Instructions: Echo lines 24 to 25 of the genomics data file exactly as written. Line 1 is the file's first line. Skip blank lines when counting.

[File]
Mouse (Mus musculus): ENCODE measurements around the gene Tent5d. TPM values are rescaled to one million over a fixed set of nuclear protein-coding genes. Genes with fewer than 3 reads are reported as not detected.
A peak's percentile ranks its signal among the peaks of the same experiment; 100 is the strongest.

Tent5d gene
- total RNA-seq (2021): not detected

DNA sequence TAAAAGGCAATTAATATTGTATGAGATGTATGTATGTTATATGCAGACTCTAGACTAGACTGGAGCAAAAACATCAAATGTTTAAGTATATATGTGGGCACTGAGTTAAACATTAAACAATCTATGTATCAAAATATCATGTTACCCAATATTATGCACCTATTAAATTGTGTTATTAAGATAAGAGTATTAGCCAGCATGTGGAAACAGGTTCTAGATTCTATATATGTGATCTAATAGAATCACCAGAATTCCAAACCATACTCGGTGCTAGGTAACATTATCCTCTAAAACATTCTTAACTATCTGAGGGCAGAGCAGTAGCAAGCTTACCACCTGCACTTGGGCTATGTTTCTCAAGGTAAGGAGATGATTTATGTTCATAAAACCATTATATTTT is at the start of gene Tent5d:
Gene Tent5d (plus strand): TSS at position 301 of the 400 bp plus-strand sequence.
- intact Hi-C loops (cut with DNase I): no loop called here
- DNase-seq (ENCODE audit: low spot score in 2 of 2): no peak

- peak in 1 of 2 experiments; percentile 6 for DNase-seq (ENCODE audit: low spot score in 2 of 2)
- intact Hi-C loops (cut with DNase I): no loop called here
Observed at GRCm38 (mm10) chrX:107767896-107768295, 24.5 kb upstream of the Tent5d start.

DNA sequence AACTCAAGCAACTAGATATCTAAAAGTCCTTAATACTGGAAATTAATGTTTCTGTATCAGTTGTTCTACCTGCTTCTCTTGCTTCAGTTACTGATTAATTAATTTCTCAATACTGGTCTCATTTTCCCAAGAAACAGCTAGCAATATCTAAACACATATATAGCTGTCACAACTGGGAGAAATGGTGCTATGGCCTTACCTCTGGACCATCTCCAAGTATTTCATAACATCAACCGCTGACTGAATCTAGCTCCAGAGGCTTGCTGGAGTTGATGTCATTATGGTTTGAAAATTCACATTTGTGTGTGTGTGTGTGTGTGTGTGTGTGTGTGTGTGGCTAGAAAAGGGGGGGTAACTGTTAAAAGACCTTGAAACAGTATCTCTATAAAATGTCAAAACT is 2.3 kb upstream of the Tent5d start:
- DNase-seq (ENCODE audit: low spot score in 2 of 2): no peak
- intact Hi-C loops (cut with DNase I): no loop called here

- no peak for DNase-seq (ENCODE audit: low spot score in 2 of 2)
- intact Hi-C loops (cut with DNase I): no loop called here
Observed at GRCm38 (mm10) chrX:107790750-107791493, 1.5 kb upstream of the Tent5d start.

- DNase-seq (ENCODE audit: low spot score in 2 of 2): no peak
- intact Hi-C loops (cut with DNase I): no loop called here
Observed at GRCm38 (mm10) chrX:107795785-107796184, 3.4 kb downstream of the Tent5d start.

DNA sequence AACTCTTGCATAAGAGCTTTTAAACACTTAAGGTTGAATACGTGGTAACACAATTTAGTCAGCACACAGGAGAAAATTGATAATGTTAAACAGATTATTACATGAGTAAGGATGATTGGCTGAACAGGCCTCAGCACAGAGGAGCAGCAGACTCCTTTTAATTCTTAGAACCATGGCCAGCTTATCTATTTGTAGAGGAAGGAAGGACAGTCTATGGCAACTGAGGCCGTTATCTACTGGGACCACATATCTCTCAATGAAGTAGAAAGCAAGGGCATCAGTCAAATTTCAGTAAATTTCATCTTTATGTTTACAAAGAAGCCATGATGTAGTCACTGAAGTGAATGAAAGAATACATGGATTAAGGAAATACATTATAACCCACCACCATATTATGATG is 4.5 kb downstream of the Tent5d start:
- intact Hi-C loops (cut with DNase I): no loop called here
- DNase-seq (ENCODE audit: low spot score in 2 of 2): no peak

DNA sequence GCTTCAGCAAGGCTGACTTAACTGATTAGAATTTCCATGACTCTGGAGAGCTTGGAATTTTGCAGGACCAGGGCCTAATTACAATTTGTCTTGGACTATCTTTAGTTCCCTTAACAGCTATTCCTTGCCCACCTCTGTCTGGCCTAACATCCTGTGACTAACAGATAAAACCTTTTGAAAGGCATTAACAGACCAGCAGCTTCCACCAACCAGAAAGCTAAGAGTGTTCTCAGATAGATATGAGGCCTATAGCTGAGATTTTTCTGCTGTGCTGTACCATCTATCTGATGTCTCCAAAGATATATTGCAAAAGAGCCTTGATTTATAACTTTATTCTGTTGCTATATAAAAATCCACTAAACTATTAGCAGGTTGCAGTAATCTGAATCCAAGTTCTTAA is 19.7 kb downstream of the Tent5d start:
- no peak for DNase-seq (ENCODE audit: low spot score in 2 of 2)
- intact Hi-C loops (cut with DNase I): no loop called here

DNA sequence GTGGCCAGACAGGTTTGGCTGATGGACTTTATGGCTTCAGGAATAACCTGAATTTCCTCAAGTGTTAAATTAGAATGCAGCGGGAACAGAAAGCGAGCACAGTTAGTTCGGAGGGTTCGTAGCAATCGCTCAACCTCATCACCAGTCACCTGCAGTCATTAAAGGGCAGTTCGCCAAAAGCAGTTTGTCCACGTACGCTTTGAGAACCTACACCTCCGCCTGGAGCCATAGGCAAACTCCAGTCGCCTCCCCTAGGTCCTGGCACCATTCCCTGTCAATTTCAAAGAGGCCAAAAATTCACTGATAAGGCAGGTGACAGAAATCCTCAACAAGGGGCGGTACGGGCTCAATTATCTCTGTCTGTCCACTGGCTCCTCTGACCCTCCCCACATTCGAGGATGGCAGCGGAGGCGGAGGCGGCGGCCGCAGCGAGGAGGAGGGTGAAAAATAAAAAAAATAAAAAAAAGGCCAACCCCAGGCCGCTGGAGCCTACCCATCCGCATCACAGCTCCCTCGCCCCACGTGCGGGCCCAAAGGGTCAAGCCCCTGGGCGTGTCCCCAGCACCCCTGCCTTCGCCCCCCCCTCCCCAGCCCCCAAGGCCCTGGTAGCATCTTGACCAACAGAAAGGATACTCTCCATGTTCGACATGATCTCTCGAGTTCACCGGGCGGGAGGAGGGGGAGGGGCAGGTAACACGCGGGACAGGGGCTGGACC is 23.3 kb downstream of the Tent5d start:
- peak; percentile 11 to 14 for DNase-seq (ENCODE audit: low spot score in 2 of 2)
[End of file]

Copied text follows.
DNA sequence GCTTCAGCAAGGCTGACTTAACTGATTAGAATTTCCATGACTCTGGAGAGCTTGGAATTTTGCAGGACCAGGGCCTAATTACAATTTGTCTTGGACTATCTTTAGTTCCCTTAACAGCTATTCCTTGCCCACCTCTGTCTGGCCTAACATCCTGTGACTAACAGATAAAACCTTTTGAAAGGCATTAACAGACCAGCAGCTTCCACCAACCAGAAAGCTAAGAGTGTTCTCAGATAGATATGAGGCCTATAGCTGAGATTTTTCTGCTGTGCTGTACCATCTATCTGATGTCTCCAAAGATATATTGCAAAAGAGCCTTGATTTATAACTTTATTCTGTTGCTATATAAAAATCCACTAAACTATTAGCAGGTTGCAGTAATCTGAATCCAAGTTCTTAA is 19.7 kb downstream of the Tent5d start:
- no peak for DNase-seq (ENCODE audit: low spot score in 2 of 2)